Scott Slater’s bacon obsession started in college when, after Saturday nights out around San Diego State University, he would tailgate at Chargers games the next morning and craved something to help, as he put it, “soak up the night before.” Bacon strips easily caught fire on the open barbecue grill. Ground bacon patties proved equally flammable.
“So I started adding ground beef to it, enough to where it would hold up, and I came up with the 50/50,” Slater said of the burger that’s 50 percent ground bacon and 50 percent ground beef.
That burger eventually became the foundation—and partial namesake—of Slater’s 50/50, the full-service bacon, burger and beer restaurant Slater launched in 2009 after the Great Recession brought an end to his prior venture.
“My original business out of college was hot dog concession stands outside Home Depot, we grew that to 36 locations,” said Slater. “That was all pre-recession, when Home Depots were crazy with foot traffic.” By 2009, the business was “no longer viable.”
A second-generation restaurant space in Anaheim, California, brought the chance to start something new. “I had 30 days and $135,000 to open the first restaurant,” said Slater. “I was 27.”
Slater came up with decadent combinations such as the Peanut Butter & Jellousy burger, a ground beef patty topped with a smear of peanut butter, strawberry jelly and two thick-cut bacon slices—“You can pretty much do anything with a burger,” he said—and by 2016 he had six restaurants and demand was growing for a franchise program.
Finding a franchise partner
That’s when Mike Nakhleh entered the picture. His Elite Restaurant Group had been a franchisee of Fatburger and Sizzler and developed some one-off concepts. Nakhleh, said Slater, was going to become a Slater’s 50/50 franchisee “and we got to talking and struck a deal.”
Los Angeles-based Elite Restaurant Group acquired Slater’s 50/50 in 2017 and solidified the franchise program, growing the unit count to 11 restaurants, including the most recent opening in June by franchisee Kaitlin Garcia in Riverside, California. Slater retained an ownership stake and now holds the title of “baron of bacon,” working on menu innovation and marketing. (Elite Restaurant Group also owns Patxi’s Pizza, Gigi’s Cupcakes, Marie Callender’s and Mimi’s Cafe.)
Founders who have their sights set on franchising need to be prepared to give up some of the control, said Slater, something he wasn’t ready to do earlier in his brand’s development.
“Back in 2013, the brand was young, I was young and I didn’t really trust the brand with anyone else,” said Slater when asked about an interview in which he said he would never franchise Slater’s 50/50. “The brand just wasn’t mature enough; I wasn’t mature enough. I was 31.”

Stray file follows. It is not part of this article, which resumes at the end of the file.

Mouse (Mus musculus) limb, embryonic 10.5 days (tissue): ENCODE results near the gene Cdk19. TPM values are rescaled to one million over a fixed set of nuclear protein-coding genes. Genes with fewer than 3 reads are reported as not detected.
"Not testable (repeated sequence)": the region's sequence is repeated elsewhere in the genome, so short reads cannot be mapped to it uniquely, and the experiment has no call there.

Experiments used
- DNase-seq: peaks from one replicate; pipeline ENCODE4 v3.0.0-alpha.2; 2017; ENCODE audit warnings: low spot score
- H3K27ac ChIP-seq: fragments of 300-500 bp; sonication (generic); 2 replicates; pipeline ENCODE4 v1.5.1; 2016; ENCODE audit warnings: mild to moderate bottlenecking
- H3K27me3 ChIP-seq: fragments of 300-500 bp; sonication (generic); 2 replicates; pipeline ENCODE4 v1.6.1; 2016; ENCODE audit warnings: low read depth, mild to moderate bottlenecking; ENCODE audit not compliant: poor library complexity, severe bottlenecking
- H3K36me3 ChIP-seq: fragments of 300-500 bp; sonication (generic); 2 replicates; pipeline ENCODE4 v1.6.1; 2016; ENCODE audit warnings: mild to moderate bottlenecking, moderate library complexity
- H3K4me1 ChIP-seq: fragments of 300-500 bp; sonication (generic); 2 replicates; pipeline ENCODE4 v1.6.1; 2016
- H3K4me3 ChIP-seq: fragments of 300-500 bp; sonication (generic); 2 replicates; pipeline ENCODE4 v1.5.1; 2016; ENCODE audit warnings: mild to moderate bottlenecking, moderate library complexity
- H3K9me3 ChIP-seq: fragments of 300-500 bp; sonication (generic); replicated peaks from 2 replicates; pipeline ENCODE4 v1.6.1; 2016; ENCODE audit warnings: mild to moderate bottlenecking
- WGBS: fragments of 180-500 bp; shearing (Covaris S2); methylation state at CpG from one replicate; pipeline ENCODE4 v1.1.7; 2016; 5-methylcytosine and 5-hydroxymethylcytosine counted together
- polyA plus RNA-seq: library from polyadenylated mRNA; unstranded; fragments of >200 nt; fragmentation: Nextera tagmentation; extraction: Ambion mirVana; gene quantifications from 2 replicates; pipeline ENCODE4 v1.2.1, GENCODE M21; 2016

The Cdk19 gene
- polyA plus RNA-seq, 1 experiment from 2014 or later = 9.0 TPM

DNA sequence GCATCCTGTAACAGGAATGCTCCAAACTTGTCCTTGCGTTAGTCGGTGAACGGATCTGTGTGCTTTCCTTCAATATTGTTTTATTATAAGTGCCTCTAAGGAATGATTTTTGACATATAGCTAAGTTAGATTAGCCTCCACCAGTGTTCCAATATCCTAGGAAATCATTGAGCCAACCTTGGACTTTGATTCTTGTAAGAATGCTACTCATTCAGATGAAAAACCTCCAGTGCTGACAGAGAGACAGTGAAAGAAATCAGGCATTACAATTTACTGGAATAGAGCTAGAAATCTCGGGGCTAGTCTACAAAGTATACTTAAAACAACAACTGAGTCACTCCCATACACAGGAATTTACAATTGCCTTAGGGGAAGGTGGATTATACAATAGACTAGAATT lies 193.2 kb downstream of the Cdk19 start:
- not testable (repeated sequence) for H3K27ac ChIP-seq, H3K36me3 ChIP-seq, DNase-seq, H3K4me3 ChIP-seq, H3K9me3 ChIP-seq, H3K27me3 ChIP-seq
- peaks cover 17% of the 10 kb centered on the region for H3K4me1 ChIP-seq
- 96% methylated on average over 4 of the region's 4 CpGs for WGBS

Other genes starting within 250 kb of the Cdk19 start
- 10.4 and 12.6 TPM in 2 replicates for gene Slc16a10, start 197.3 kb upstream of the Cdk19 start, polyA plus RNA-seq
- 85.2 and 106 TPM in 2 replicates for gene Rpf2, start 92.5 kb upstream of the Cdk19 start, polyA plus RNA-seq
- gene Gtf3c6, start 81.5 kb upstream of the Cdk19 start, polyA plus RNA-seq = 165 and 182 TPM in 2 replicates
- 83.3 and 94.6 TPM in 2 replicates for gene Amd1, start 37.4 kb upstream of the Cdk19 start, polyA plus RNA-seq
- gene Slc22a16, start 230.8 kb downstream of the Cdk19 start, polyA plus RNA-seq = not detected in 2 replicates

A few years later, however, Slater said he was ready to bring in others who were enthusiastic about the concept. “I wouldn’t say I ran out of creativity, but it was bringing people in who were passionate about the brand.”
As Slater’s 50/50 has embarked on franchise expansion, its founder said he’s learned the importance of being confident in his concept and brand. “Stick to your vision statement and your values,” is his advice to other founders, along with careful selection of franchisees, people who are enthusiastic about the brand “and not just the P&L.” Oh, and less lawyers.
“I just remember there were times when there was bickering that wasn’t necessary,” recalled Slater of negotiations with Elite Restaurant Group. “There were times when I should have just called up Mike and we’d figure it out.”
While Slater’s 50/50 did close a couple of units during the COVID-19 pandemic, Slater said when California, where seven of its restaurants are located, dropped restaurant restrictions in June it resulted in “the best month we’ve had in years.” (The company doesn’t provide financial performance information in its franchise disclosure document.) He expects dine-in traffic to rebound and grow, but said while the company is committed to its full-service model it is exploring other formats and perfected online ordering and delivery over the last 15 months.
Slater’s 50/50’s Las Vegas restaurant was also recently featured on the Netflix show “Fresh, Fried & Crispy,” which did a spot on its Whale Burger, topped with fried lobster tail, wagyu beef and gold-dusted bacon.
Other locations are in development in Covina and Del Amo-Torrance, California, along with New Jersey. The cost to open a single Slater’s 50/50 restaurant ranges from $685,000 to $2,067,000.
Slater’s story is part of a Franchise Times digital series this month featuring founder success stories.